In an article discussing evidence-based complementary medicine specifically focusing on Colorado-based patients, the survey results were very promising. It discusses a study approved by The Colorado Multiple Institutional Review Board used to collect anonymous data from a wide range of patients. A survey was provided to patients at the University of Colorado Hospital Movement Disorders Clinics and Parkinson’s Disease support groups. The survey looked in-depth into the past of the patient and their use of cannabis-based and non-cannabis-based treatments.
It then looked into every aspect of their symptoms and whether there had been worsening, no change, improvement or significant improvement in individual aspects of the disease. Out of the patients who took the survey a small percentage had used cannabis as a medication. However, from that group, 78% reported a marked improvement in their symptoms. Of course, this is a tiny sample size but out of the most effective treatments cannabis ranked highly for mood improvement and sleep improvement and was also found to improve mobility and overall quality of life.
In 2020 a study was published by the PNAS, Proceedings of the National Academy of Sciences. This looked into the deeper reasons behind diseases like Parkinson’s. Primarily that a protein in the brain that may be able to be selectively targeted to build a barrier, potentially able to slow the progression of Parkinson’s Disease. This has lead to further consideration of the role cannabis may be able to play in combating and slowing neurological diseases. Their study showed that almost 80% of surveyed Parkinson’s sufferers were already using cannabis to reduce symptoms and improve quality of life.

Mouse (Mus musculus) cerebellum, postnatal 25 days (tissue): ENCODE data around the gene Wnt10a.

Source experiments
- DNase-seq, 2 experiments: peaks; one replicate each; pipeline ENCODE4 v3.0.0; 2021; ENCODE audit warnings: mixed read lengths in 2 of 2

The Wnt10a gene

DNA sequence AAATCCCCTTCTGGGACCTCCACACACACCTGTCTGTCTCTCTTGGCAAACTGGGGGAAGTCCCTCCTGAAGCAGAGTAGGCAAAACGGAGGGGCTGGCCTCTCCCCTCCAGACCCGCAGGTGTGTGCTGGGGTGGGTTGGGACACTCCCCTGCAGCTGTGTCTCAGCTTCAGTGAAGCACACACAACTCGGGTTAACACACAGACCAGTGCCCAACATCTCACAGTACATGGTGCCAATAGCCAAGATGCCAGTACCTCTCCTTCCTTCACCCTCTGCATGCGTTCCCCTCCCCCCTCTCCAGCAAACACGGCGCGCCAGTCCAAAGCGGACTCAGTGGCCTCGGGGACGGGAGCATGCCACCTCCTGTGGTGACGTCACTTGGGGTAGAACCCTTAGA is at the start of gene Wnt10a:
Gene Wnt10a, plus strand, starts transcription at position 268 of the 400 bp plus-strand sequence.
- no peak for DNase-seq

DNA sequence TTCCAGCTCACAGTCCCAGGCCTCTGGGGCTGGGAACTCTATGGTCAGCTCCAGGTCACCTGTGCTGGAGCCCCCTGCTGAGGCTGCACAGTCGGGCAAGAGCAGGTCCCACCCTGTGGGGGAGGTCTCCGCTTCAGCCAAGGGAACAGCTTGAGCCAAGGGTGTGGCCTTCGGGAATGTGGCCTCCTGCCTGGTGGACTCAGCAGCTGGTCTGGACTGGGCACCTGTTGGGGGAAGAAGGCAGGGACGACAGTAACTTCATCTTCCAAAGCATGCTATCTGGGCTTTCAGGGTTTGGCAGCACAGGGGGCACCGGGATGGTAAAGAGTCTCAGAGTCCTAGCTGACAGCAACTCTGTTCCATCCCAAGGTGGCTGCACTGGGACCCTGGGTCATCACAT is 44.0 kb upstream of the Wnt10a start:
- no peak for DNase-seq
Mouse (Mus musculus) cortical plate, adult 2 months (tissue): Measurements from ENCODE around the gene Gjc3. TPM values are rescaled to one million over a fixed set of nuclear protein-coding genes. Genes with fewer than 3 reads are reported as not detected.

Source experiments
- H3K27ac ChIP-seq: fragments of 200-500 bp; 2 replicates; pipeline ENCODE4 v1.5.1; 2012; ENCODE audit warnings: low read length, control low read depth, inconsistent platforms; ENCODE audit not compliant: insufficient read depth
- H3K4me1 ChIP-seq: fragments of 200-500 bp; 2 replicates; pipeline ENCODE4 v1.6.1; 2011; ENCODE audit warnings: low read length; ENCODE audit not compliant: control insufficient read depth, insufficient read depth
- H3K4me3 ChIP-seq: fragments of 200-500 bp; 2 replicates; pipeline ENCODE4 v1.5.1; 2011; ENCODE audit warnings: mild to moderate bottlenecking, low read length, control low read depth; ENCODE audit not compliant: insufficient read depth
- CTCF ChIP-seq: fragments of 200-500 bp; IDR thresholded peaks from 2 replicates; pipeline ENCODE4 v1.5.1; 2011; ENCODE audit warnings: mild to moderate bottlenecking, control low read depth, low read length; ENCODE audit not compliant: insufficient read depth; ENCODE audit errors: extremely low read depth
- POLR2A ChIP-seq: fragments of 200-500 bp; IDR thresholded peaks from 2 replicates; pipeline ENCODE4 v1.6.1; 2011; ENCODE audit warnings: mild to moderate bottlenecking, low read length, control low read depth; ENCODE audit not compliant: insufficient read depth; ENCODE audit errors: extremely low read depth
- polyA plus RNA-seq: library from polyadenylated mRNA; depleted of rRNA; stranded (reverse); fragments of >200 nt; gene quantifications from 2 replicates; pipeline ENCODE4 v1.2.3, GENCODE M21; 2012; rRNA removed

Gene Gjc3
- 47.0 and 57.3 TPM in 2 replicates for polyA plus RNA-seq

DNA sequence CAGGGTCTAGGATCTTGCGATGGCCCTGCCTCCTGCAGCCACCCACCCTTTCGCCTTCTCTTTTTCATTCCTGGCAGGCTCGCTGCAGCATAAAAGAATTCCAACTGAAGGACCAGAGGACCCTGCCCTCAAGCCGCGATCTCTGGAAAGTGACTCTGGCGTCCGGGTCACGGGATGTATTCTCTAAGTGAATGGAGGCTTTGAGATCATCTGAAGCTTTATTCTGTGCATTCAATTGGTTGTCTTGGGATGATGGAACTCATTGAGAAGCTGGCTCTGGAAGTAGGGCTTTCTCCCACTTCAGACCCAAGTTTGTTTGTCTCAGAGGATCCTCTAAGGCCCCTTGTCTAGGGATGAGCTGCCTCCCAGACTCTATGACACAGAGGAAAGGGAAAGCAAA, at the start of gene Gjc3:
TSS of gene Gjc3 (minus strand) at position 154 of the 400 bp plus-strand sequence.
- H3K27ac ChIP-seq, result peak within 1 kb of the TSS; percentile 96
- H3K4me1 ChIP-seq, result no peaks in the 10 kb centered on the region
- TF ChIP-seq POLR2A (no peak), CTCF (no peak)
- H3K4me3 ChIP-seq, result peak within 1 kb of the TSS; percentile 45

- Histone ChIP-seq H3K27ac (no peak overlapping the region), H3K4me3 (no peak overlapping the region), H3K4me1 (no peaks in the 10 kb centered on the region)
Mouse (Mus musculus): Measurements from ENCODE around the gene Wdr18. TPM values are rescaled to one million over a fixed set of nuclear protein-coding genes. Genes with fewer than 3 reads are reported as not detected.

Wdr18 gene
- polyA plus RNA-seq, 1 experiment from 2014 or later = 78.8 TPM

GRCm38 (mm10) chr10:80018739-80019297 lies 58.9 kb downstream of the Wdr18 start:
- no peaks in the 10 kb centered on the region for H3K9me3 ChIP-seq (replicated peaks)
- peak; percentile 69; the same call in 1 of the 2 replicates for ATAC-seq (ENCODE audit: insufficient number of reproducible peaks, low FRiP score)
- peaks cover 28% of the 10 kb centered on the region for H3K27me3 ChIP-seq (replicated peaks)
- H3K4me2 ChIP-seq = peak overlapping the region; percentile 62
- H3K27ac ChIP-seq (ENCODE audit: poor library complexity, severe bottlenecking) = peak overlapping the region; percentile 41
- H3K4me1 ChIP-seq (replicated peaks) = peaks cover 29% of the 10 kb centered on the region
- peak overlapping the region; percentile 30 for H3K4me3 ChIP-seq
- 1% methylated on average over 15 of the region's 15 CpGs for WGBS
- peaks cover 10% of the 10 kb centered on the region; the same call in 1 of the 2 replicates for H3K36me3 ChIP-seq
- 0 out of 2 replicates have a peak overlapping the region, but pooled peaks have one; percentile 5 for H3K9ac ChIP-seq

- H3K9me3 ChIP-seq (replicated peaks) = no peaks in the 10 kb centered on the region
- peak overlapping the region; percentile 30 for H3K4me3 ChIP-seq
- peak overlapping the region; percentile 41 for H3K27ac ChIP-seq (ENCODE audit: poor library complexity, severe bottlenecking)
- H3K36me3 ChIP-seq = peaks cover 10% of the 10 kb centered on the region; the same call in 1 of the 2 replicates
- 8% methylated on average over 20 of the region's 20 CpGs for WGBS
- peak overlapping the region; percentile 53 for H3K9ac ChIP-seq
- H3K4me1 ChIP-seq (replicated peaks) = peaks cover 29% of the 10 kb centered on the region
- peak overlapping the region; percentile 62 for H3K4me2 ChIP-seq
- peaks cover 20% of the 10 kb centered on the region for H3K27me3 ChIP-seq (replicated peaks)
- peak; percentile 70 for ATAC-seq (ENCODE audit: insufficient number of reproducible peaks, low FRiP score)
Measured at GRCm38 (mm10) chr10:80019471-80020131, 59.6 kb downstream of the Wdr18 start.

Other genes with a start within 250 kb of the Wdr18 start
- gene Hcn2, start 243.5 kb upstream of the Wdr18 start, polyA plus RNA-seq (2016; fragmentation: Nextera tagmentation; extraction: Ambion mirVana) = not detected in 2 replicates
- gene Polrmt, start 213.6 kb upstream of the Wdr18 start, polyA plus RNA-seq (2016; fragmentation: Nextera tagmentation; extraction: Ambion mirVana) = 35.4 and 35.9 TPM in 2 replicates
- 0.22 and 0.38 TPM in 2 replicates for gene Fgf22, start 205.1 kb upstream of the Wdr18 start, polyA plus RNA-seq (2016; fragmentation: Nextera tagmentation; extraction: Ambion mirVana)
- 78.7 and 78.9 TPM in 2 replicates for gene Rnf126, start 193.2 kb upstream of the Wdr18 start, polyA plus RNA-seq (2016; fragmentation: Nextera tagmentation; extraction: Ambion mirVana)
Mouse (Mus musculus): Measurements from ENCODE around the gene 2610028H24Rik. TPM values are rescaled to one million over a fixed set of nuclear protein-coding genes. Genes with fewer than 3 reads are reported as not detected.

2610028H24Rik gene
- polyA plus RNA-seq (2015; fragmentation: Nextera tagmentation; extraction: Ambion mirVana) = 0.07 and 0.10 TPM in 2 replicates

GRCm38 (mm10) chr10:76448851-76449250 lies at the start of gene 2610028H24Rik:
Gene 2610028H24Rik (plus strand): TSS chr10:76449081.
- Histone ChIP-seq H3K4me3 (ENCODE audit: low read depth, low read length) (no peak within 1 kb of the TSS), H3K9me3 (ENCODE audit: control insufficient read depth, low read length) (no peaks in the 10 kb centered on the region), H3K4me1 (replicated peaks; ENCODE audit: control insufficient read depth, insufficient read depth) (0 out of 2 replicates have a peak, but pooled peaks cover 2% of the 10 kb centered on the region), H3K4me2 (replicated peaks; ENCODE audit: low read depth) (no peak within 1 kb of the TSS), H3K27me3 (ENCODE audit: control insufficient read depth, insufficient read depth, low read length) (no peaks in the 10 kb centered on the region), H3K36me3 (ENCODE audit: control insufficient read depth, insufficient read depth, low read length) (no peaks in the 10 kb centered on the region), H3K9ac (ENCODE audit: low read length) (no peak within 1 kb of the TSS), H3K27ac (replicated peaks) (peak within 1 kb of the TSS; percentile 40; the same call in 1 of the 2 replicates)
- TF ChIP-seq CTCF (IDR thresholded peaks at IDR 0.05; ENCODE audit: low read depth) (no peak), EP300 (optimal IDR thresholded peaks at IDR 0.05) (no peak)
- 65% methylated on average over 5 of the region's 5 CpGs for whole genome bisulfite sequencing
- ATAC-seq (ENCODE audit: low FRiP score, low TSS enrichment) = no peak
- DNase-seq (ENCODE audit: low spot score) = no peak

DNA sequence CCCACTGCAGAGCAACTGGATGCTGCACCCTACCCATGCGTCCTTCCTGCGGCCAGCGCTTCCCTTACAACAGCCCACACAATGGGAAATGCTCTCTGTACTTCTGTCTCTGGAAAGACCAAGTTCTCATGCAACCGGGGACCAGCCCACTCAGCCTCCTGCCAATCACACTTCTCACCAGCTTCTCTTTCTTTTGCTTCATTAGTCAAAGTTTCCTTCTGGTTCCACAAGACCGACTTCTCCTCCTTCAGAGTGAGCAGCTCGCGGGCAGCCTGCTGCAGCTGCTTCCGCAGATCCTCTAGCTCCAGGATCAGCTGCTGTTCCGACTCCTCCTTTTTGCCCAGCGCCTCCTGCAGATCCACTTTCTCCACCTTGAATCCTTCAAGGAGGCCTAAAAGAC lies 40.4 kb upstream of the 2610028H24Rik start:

Yet another survey was launched by the Parkinson’s Foundation to gather anecdotal evidence supporting this claim. This survey will collect information from Parkinson’s patients surrounding the risks and benefits they have encountered from cannabis use, their methods and frequency, and their reasons for and against cannabis use. James Beck, the Chief Scientific Officer of the Parkinson’s Foundation, stated that “We exist to help the PD community, and right now they are interested in knowing if and how cannabis can be beneficial or if it can lead to a better quality of life. We want to help answer that question, when it comes to research, this is an unexplored area that has the potential to treat Parkinson’s symptoms.”
Unfortunately at the moment, we are scientifically in a place where there is not enough proof to support the use of cannabis in the fight against neurological disease. However, we are currently living in the age of alternative medicinal exploration. So far these sources I have mentioned and many others have collected swathes of data that support the use of cannabis for Parkinson’s. We’ve known for a long time that cannabis is capable of reducing symptoms and helping those who are suffering, even if many governments don’t want to admit it. With this kind of scientific and medical research is supported on a global scale we are closer than we’ve ever been to finding treatment for neurological diseases that affect millions of people.